“I don’t have a racist bone in my body.” Such is the belief of most white Americans. But racism isn’t in the bones. Rather, it’s in our brains. So deep we often don’t even know it’s there. Racism also dwells deep within our culture’s systems. It’s encoded in our policies and practices. So deep we often don’t recognize it’s there.
Two years ago, prompted by the murder of George Floyd at the hands of a white police officer in my beloved Minneapolis hometown, I wrote a blog titled, “I Haven’t Done Enough.” In it, I wrote that I want to be part of the solution, and I pledged to do more to fight racism, white supremacy, and inequality. Since then, I have devoted one hour a week to antiracism efforts, including attending trainings and participating in small group discussions, writing elected officials, donating funds, and attending protests. Mostly I have been reading and journal writing. One hundred hours, two years out: here is my humble update. I apologize in advance if I inadvertently offend or omit. Please reach out if I do. I am listening and learning.
Two books that stand out are My Grandmother’s Hands by Resmaa Menakem and Layla F. Saad’s Me and White Supremacy. One of the most profound things I’ve come across thus far comes from Menakem, who says that to eradicate racism, all of us need to address our own individual and collective trauma. For decades I have understood that attending to our trauma benefits not only ourselves but also our descendants. What blows my mind is that Menakem says it goes the other direction as well. It’s as though our ancestors let out a huge collective sigh of relief as we heal. We’re the ones they’ve been waiting for. We now possess the knowledge, resources, and wherewithal to address individual and collective trauma as never before in known history.
Exploring issues as loaded and shame-inducing as white privilege and internalized racism is difficult. While sitting with my journal pondering challenging questions, it’s not uncommon for me to feel the urge to take a nap. When speaking about racism, I find I’m often tongue-tied. The pull toward avoidance is strong indeed. This is part of why so many well-meaning white people ignore white supremacy. “If we don’t give racists attention, they’ll go away,” is the theory and hope. Unfortunately, this approach does not work. In fact, it provides white supremacists cover to continue their work. It allows them to recruit and build power. White nationalism must be called out and actively resisted. Black, Indigenous, and People of Color (BIPOC) organize protests all the time. Too often white people disregard them. Because it’s harder for white people to ignore it when other white people actively protest racism, white people must get off the sidelines.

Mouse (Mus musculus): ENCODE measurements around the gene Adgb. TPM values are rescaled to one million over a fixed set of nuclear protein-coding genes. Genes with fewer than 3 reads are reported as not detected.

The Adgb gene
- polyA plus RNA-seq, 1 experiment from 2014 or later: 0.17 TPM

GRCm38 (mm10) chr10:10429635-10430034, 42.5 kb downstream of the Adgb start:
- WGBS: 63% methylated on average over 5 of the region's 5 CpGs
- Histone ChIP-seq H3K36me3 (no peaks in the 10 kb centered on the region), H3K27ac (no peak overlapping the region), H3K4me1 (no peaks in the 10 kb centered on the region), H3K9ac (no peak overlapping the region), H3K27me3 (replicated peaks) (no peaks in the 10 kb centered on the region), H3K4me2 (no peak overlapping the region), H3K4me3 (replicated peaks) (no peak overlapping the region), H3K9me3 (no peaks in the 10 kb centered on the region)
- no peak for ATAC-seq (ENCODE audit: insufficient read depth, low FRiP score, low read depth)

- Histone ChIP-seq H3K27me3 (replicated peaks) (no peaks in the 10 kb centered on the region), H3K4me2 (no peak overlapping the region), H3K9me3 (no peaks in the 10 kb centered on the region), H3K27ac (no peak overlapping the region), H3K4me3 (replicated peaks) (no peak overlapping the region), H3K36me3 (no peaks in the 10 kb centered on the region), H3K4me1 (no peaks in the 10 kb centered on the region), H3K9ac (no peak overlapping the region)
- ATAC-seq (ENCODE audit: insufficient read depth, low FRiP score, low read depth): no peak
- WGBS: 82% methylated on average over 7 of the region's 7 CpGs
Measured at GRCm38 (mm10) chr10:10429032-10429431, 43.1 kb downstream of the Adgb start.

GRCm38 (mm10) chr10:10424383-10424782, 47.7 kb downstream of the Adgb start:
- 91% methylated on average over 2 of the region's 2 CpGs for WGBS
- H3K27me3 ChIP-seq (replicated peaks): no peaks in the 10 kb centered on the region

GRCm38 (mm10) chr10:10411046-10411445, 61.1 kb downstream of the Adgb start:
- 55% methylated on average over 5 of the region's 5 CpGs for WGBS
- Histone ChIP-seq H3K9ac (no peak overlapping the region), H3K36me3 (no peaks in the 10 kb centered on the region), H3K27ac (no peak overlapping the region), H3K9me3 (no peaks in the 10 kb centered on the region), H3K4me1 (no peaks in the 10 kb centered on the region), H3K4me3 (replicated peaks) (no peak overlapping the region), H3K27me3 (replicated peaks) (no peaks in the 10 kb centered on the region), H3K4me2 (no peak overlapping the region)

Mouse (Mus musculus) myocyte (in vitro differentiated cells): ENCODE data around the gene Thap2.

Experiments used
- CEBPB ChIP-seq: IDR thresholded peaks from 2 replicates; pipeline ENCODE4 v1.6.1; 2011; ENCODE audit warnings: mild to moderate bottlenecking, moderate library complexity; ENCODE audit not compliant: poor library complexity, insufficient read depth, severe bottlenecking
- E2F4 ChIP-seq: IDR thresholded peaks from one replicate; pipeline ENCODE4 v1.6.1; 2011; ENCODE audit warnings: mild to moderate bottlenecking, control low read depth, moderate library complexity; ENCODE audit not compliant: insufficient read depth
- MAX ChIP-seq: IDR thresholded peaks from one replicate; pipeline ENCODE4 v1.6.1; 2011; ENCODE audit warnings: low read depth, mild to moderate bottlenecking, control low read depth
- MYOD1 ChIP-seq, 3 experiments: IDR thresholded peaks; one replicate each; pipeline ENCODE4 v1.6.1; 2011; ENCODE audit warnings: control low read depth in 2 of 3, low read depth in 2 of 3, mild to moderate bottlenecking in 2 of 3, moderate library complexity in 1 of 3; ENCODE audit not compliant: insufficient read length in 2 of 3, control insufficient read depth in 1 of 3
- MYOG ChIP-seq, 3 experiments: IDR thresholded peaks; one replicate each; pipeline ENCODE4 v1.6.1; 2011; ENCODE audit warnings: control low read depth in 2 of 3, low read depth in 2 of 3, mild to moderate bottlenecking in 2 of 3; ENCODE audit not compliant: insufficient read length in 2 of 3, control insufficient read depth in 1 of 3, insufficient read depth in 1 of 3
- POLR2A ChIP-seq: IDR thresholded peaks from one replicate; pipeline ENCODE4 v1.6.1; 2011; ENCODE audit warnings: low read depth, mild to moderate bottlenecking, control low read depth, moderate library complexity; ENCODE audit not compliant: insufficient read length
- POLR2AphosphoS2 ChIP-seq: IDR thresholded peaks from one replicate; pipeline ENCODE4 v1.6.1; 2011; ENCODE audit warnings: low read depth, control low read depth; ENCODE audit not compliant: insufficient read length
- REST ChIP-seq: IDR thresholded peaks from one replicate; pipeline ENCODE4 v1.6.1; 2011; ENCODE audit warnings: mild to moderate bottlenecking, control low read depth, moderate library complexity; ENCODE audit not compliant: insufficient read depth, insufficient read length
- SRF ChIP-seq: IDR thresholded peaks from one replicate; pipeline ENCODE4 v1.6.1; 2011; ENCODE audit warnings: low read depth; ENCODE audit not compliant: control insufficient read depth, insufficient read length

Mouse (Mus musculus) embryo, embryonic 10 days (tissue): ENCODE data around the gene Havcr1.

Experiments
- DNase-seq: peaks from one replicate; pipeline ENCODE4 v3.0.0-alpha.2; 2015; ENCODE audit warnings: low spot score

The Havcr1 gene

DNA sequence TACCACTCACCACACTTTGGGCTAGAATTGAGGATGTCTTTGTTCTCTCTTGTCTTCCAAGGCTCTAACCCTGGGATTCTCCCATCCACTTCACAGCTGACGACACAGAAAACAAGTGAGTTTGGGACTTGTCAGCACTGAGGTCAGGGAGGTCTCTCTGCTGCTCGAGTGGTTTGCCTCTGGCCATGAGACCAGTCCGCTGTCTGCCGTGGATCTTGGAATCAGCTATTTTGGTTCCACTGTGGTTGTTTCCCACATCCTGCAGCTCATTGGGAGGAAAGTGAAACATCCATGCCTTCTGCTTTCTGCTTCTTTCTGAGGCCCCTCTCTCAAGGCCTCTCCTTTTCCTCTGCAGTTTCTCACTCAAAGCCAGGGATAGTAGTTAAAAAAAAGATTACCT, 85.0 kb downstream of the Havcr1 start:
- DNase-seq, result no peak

One journal prompt in Me and White Supremacy asks, “What new core values and beliefs will you need to integrate to better practice lifelong antiracism?” With much help from Antiracist Table’s 30-Day Challenge by Kirsten Ivey-Colson and Lynn Turner, here are portions of my responses:
- I value making antiracism part of everyday life, every day.
- I value holding equal all people and groups of people, regardless of skin tone, ethnicity, gender, sexuality, ability, age, religion, and/or any combination of those.
- I value being an ally.
- I value sharing stories.
- I value cultivating and expressing empathy.
- I value sitting with discomfort—placing courage, compassion, and vulnerability over the comfort of remaining silent and inactive.
- I value confronting my own stereotypes and white fragility.
- I value dismantling injustice.
- I value sharing privilege.
- I value reckoning with shame, blame, guilt, and anger with courage and vulnerability.
- I value recognizing and calling out systemic racism.
- I value talking with other white people about uncomfortable topics such as white privilege, white fragility, and white supremacy.
- I value educating Americans about systemic racism, racist polices, and the need to dismantle them.
- I value holding police officers accountable for use of excessive force.
- I value redeeming the soul of America through “getting into good trouble,” as the late U.S. Representative John Lewis would say.
- I value love.
Given these values and how much I’ve gained thus far, I plan to continue devoting at least an hour a week to antiracism efforts. It’s also become clear that I need to move beyond my own personal exploration and engage more with others. Thus, this past weekend I began initiating conversations about antiracism with other white people. Talking alone, of course, is not enough. But it is my hope that if enough of us engage in similar conversations all across the land, we’ll motivate one another to do the hard work of dismantling racism. Even if it might not be enough, fearing that I might unintentionally offend, and owning that in many ways mine is a life of privilege, I pledge to continue humbly doing what I can. And I invite you to join me.
TODAY’S CONVERSATION SPARKS
Have a conversation with a friend or family member in which both of you explore the following questions. Listen deeply and speak from the heart.
- What are your core antiracist beliefs and values?
- Given those core beliefs and values, what are your next steps?
ABOUT THE AUTHOR Tom Glaser is a Minneapolis-based psychologist, life coach, speaker, yoga teacher, and author of Full Heart Living: Conversations with the Happiest People I Know. He’s now writing a book on Resilience Following Trauma. You’ll find three mini-documentaries on Resilience and Trauma at the Full Heart Living YouTube channel.